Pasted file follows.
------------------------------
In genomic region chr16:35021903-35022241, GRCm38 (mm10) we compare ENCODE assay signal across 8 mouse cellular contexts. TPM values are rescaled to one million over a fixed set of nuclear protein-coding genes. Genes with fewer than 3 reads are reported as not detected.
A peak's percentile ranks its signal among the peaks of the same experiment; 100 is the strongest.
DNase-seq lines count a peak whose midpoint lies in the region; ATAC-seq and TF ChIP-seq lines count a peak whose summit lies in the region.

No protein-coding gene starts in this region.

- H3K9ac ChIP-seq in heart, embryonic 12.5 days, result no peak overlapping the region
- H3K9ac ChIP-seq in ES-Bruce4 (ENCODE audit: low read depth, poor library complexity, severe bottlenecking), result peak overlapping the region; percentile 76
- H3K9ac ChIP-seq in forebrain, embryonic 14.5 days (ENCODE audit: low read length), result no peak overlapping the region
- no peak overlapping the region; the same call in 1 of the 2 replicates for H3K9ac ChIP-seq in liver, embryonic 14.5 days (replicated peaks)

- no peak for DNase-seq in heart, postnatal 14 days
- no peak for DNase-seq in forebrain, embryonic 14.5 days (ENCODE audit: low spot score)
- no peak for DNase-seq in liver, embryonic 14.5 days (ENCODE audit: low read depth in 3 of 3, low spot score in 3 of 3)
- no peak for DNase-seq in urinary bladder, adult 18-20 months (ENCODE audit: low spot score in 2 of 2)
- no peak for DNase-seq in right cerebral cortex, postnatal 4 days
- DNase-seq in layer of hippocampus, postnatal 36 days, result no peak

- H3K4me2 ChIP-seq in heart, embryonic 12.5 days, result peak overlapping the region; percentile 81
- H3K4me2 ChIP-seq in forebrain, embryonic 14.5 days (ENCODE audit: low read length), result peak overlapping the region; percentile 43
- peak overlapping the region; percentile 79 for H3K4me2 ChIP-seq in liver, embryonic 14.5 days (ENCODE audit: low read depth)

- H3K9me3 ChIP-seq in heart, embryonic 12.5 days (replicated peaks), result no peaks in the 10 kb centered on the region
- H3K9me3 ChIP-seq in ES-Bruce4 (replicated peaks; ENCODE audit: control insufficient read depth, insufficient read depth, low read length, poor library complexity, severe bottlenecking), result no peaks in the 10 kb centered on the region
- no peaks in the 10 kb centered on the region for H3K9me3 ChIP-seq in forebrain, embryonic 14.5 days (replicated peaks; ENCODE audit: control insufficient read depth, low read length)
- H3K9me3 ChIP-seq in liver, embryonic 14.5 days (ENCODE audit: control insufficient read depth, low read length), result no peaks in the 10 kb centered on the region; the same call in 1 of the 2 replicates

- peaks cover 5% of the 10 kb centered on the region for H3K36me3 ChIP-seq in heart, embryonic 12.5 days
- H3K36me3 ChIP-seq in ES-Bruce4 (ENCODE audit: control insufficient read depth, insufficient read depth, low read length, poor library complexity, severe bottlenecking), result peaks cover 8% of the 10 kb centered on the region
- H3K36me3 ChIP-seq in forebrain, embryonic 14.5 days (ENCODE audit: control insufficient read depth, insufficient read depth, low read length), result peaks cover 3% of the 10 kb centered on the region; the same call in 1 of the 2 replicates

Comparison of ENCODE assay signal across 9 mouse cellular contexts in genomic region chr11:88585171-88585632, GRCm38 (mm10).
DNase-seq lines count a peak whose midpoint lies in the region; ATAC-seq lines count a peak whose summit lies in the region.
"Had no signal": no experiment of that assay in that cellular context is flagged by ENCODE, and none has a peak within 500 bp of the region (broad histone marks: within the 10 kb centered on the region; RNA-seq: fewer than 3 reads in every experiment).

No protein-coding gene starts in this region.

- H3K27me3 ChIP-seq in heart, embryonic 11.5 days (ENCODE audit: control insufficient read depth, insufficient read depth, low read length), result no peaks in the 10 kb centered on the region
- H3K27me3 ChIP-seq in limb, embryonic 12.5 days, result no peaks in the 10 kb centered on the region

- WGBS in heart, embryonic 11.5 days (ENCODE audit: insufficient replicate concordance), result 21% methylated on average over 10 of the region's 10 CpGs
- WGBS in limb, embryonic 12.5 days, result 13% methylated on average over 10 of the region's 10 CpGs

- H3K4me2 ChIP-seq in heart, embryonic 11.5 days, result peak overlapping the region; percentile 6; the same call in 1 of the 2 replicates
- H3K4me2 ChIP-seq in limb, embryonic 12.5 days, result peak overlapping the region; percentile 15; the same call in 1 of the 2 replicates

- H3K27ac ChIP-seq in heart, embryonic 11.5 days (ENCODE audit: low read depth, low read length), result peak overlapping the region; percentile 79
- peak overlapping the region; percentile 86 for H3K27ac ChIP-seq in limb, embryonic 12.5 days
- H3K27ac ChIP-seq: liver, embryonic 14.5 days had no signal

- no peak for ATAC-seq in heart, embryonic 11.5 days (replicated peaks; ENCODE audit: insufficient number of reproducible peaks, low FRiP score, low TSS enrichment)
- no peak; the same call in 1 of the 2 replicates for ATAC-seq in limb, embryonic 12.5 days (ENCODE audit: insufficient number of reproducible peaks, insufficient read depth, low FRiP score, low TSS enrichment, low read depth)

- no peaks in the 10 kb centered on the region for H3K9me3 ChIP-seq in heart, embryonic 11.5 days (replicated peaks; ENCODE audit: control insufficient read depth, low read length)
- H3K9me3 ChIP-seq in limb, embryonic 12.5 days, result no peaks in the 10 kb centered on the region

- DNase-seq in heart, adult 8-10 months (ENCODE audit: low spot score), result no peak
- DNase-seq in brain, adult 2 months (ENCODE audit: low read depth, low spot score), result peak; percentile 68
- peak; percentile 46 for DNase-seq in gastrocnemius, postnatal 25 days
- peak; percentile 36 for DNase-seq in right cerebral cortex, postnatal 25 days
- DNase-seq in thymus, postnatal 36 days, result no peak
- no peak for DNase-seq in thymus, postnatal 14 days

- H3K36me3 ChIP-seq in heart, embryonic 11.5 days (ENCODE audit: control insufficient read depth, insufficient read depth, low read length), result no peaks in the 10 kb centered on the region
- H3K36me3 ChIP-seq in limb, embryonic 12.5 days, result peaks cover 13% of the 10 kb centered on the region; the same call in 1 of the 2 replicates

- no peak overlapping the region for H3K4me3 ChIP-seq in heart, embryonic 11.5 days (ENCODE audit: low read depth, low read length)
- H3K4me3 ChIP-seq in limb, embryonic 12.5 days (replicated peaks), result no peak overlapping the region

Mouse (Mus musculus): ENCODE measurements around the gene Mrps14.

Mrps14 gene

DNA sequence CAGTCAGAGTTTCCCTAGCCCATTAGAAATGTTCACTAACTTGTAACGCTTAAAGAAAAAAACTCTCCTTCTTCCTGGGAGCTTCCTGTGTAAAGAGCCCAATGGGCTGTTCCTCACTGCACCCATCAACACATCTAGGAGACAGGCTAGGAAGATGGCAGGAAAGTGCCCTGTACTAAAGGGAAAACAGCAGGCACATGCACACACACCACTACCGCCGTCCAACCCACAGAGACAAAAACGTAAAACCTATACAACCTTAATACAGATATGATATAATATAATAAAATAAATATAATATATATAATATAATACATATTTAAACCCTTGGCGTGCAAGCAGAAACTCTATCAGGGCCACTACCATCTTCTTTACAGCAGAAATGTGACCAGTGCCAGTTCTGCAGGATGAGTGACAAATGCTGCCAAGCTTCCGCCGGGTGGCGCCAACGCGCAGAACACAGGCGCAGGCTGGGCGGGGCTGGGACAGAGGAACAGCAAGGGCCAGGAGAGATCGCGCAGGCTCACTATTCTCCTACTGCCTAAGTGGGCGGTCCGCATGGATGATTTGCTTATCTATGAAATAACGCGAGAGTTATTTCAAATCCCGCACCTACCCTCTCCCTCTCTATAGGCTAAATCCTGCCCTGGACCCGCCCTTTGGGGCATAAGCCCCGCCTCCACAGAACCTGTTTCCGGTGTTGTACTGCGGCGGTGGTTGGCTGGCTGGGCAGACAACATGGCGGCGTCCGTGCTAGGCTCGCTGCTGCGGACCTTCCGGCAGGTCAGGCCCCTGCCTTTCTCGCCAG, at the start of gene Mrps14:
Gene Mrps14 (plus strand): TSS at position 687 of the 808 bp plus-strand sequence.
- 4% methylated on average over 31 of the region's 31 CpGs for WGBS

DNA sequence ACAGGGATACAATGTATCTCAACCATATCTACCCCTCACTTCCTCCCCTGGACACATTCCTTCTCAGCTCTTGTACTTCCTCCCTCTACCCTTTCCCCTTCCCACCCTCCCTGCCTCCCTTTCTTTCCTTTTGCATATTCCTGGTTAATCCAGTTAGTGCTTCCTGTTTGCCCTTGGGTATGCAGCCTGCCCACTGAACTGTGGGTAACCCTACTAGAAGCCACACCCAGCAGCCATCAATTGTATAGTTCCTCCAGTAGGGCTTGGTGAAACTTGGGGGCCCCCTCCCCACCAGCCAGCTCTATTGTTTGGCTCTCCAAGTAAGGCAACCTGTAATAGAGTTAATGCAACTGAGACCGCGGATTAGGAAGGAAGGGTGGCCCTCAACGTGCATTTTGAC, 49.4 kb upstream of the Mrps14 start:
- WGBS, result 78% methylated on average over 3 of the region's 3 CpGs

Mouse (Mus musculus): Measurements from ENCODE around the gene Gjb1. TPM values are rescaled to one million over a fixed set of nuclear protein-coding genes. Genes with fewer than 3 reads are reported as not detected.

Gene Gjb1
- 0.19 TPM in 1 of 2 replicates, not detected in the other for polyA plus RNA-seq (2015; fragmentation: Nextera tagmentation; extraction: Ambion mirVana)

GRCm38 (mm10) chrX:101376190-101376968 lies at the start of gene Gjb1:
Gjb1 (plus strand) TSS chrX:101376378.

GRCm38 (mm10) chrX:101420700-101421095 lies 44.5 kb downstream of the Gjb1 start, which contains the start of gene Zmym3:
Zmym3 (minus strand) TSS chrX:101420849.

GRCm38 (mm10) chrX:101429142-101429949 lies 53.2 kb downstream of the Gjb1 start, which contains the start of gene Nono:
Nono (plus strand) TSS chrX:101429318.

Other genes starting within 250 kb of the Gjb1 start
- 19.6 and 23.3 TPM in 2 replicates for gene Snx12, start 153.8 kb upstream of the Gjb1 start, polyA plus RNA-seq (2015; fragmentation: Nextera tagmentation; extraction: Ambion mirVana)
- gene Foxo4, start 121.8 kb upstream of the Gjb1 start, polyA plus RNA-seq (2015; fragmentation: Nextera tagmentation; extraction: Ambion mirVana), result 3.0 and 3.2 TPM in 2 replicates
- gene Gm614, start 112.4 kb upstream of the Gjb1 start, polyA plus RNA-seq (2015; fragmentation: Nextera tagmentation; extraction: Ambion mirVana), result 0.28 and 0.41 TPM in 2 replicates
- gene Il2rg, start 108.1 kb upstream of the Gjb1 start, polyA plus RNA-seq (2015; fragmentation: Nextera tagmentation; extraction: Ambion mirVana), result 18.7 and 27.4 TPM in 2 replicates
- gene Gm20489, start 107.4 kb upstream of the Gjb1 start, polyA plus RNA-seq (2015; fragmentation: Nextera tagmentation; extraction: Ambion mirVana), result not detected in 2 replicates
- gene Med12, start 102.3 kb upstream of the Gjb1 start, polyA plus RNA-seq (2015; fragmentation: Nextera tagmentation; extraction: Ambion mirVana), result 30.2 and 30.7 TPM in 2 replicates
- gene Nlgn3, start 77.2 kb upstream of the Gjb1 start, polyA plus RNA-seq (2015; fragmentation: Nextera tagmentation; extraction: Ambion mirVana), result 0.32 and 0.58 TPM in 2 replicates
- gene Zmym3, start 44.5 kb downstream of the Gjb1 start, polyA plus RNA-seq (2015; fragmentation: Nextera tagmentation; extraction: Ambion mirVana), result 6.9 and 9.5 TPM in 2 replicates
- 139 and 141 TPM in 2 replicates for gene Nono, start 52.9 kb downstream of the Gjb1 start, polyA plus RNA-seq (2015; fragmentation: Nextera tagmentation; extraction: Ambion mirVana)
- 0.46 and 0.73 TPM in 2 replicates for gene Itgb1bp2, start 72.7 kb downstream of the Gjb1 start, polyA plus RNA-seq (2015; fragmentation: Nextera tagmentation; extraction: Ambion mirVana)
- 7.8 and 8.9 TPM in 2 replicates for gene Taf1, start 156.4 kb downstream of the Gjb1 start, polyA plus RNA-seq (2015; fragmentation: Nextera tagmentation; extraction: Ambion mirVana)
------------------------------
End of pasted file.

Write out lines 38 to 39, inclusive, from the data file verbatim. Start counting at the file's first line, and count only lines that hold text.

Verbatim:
- no peak for ATAC-seq in heart, embryonic 11.5 days (replicated peaks; ENCODE audit: insufficient number of reproducible peaks, low FRiP score, low TSS enrichment)
- no peak; the same call in 1 of the 2 replicates for ATAC-seq in limb, embryonic 12.5 days (ENCODE audit: insufficient number of reproducible peaks, insufficient read depth, low FRiP score, low TSS enrichment, low read depth)